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More than

396 extracts

from 38 regulatory texts

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4. Stewardship : It is good practice to be an active owner and integrate active ownership mechanisms into the asset management process.
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Based on SFAMA’s Specialist Recommendation on Risk Management regarding the creation of a risk profile for a collective investment scheme or an asset management mandate, ESG risks and the approach to manage them at product level should be documented in the risk profile.
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An asset manager should inform about how it deals with ESG risks and opportunities in its investment process. It informs clients about the factors considered relevant and how they influence respective decision-making. The investment strategy should clarify the company’s general approach(es) applied to its different products and services, and also describe the tools and data used in the organisation.
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If an asset manager claims to provide impact investment products, regular reporting is crucial for the intention, the respective management processes and the achieved impact, based on relevant KPIs.
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The best-in-class approach can support the focus on companies that have a reduced financial risk due to higher sustainability standards. Asset managers can rely on external sustainability ratings when applying a best-in-class approach, as the preparation of ESG ratings for a large universe is quite resource-intense. Using ESG benchmarks that are based on a best-in-class approach can also help an asset manager to implement such a strategy.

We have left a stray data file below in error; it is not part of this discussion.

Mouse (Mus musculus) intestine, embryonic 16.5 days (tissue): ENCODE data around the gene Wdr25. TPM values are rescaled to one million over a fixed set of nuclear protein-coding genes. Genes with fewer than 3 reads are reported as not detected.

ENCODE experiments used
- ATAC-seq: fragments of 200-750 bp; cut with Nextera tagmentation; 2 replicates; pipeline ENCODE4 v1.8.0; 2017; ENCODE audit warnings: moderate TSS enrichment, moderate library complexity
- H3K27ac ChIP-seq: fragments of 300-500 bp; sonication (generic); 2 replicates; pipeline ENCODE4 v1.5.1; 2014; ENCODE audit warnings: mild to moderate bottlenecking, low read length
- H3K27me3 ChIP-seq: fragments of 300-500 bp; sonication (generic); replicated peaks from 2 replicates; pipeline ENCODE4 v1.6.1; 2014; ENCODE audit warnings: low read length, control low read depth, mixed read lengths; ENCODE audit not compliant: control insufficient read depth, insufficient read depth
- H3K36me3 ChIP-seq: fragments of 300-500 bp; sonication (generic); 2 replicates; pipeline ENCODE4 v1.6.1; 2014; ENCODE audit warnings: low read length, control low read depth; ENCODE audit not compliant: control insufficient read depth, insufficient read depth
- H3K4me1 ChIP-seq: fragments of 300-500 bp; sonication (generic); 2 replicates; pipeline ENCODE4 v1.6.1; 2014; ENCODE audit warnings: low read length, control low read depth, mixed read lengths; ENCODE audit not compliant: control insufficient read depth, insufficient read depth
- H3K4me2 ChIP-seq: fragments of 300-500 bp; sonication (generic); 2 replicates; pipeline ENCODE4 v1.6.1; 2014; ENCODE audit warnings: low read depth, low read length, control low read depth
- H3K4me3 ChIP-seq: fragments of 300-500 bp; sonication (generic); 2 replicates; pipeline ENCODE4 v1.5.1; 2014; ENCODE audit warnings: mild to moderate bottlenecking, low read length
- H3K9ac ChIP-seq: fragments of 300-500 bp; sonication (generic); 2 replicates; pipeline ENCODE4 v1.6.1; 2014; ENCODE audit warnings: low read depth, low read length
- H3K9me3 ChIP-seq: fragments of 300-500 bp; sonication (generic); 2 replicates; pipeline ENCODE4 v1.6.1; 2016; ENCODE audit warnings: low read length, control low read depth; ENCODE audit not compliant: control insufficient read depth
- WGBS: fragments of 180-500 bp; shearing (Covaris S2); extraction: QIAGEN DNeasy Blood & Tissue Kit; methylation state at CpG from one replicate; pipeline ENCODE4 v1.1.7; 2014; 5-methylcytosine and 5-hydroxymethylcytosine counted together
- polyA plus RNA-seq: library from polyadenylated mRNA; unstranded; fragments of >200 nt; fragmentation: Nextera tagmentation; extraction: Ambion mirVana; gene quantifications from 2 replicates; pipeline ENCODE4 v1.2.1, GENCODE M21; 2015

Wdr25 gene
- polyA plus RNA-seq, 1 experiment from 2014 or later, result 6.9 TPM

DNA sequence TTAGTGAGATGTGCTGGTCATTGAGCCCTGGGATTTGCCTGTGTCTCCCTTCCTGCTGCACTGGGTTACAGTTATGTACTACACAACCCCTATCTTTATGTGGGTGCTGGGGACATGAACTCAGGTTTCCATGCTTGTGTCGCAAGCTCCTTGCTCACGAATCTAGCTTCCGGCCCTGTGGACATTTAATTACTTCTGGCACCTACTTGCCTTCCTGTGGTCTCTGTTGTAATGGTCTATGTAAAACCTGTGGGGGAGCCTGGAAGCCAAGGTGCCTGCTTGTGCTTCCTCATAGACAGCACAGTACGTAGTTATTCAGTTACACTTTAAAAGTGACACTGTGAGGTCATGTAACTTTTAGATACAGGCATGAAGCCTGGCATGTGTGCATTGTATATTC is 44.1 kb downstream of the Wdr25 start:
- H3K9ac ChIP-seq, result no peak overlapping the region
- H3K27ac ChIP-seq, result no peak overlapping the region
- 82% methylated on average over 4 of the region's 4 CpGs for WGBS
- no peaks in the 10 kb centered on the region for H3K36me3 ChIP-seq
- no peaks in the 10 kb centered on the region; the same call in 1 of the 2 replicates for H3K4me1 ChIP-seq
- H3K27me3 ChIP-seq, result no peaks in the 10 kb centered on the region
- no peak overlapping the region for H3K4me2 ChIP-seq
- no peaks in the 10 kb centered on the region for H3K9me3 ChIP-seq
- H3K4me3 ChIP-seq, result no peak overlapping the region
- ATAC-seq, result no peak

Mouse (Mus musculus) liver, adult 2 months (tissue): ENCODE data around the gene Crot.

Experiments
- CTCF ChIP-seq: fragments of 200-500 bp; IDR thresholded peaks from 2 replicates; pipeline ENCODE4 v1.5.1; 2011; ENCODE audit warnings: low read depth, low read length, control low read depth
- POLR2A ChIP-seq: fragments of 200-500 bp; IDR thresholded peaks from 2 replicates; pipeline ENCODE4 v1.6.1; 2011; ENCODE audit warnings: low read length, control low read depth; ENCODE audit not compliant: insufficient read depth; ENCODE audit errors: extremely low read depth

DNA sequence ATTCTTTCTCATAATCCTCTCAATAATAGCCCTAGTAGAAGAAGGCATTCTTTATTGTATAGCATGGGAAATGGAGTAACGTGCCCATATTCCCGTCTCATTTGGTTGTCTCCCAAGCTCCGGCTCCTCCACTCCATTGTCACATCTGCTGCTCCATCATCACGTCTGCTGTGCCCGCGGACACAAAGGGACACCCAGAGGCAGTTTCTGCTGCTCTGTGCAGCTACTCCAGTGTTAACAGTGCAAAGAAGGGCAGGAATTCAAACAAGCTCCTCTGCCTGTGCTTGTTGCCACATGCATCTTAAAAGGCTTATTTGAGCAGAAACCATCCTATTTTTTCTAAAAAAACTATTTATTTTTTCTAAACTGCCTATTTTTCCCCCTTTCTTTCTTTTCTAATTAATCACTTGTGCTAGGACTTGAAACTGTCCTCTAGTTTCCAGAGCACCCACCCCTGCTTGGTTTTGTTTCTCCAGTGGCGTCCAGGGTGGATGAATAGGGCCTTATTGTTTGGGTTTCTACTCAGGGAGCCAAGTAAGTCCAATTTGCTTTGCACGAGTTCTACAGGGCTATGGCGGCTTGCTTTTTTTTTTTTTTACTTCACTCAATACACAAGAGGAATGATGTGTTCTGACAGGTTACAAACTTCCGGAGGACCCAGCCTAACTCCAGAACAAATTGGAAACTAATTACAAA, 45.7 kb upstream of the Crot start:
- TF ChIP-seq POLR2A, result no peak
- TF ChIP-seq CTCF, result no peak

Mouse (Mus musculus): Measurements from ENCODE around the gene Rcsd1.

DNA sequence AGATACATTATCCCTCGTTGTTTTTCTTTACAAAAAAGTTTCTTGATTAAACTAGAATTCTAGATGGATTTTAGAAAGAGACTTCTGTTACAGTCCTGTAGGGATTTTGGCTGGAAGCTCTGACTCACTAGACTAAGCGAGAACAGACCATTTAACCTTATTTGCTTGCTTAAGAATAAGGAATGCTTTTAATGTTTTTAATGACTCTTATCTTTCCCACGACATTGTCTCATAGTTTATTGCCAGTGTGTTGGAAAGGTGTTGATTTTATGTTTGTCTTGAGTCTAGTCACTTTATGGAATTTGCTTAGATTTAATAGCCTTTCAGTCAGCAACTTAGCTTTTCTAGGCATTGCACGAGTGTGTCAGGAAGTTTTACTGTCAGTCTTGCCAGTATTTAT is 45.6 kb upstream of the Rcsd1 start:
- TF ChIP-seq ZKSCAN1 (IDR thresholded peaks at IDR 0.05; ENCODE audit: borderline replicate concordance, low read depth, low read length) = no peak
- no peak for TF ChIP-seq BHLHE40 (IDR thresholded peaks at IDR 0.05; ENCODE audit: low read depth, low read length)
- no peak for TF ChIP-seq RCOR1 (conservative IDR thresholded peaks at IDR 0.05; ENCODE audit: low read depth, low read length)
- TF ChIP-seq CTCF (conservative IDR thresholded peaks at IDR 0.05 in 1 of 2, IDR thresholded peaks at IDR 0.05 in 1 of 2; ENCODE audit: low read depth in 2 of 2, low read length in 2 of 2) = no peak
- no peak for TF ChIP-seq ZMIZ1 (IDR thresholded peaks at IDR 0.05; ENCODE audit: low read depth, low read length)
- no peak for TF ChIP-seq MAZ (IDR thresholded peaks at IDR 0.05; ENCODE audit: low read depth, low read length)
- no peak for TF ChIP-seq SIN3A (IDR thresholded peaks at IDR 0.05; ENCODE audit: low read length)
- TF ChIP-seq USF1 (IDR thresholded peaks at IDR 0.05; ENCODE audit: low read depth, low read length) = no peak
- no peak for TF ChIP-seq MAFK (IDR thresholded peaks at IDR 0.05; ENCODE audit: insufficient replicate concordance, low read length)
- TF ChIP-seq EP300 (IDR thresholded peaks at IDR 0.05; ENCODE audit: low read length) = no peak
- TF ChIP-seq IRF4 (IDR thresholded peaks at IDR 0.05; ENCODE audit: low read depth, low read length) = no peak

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In practice, FINMA regards the following scenarios as greenwashing (deception) in the area of Swiss collective investment schemes or at least sees a potential greenwashing risk due to the lack of transparency vis-à-vis investors if the collective investment scheme makes reference to sustainability: • although no sustainable investment strategy/policy is actually pursued. • and information about the sustainability approach used is provided in the investment strategy/policy (e.g. best-in-class approach, approach integrating ESG considerations, stewardship), but the stated approach is not implemented. • but the investment policy allows for a significant proportion of nonsustainable investments, which are not in line with the sustainability approach pursued or are even inconsistent with it. • but the investment strategy/policy is only deemed to be sustainable because of exclusionary criteria that are already widespread, without there being a specific sustainability component going beyond this. • by using terms such as “impact” or “zero carbon” without the stated impact or savings being capable of being measured or verified. • but the fund documents do not provide or only provide very general information about the corresponding investment strategy/policy and/or the selection of permitted investments, along with how sustainability considerations are integrated into the investment decision process. Investors are not able to gain an impression of how sustainability is taken into account due to the lack of detail or transparency.

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